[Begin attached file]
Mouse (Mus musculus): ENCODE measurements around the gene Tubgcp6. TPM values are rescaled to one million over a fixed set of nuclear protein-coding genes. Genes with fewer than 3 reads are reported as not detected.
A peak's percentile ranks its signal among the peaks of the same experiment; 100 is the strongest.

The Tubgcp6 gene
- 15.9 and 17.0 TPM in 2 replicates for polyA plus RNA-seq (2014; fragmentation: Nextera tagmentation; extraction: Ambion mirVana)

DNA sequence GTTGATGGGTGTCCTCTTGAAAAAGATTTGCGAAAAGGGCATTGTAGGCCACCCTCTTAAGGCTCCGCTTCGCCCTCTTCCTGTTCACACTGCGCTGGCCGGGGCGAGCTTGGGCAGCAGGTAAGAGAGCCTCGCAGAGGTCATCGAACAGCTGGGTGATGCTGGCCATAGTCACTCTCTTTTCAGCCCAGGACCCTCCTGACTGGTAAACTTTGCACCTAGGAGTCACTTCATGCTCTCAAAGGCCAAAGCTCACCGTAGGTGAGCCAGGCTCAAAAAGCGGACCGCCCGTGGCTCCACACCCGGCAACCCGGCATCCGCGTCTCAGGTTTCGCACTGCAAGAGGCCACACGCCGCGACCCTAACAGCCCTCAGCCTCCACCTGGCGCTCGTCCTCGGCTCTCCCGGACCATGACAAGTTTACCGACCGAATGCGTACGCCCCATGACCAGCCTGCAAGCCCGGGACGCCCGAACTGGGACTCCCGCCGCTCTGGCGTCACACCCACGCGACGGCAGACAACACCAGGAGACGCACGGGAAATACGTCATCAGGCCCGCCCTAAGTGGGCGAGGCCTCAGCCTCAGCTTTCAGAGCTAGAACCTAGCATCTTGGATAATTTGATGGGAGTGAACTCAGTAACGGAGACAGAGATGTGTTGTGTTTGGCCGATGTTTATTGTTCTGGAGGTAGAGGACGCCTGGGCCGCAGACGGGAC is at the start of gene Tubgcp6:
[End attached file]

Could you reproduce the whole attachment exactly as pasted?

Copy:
Mouse (Mus musculus): ENCODE measurements around the gene Tubgcp6. TPM values are rescaled to one million over a fixed set of nuclear protein-coding genes. Genes with fewer than 3 reads are reported as not detected.
A peak's percentile ranks its signal among the peaks of the same experiment; 100 is the strongest.

The Tubgcp6 gene
- 15.9 and 17.0 TPM in 2 replicates for polyA plus RNA-seq (2014; fragmentation: Nextera tagmentation; extraction: Ambion mirVana)

DNA sequence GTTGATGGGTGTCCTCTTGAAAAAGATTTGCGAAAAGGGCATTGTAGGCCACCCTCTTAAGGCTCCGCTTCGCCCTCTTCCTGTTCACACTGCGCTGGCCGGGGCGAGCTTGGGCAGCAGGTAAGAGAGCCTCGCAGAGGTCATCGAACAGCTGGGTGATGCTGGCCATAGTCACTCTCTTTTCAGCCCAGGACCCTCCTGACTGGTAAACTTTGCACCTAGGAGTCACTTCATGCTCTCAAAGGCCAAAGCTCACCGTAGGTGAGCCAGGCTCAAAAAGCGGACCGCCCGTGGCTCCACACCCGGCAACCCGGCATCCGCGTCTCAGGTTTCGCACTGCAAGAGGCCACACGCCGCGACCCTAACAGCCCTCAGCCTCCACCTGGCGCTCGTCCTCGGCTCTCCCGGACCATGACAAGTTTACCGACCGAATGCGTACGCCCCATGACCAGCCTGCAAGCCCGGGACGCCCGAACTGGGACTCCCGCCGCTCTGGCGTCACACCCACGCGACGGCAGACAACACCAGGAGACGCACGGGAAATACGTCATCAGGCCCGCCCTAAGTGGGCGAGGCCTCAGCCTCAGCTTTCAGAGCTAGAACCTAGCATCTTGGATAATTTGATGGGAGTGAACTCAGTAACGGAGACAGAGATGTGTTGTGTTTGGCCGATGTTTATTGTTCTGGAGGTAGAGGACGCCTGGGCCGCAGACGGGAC is at the start of gene Tubgcp6: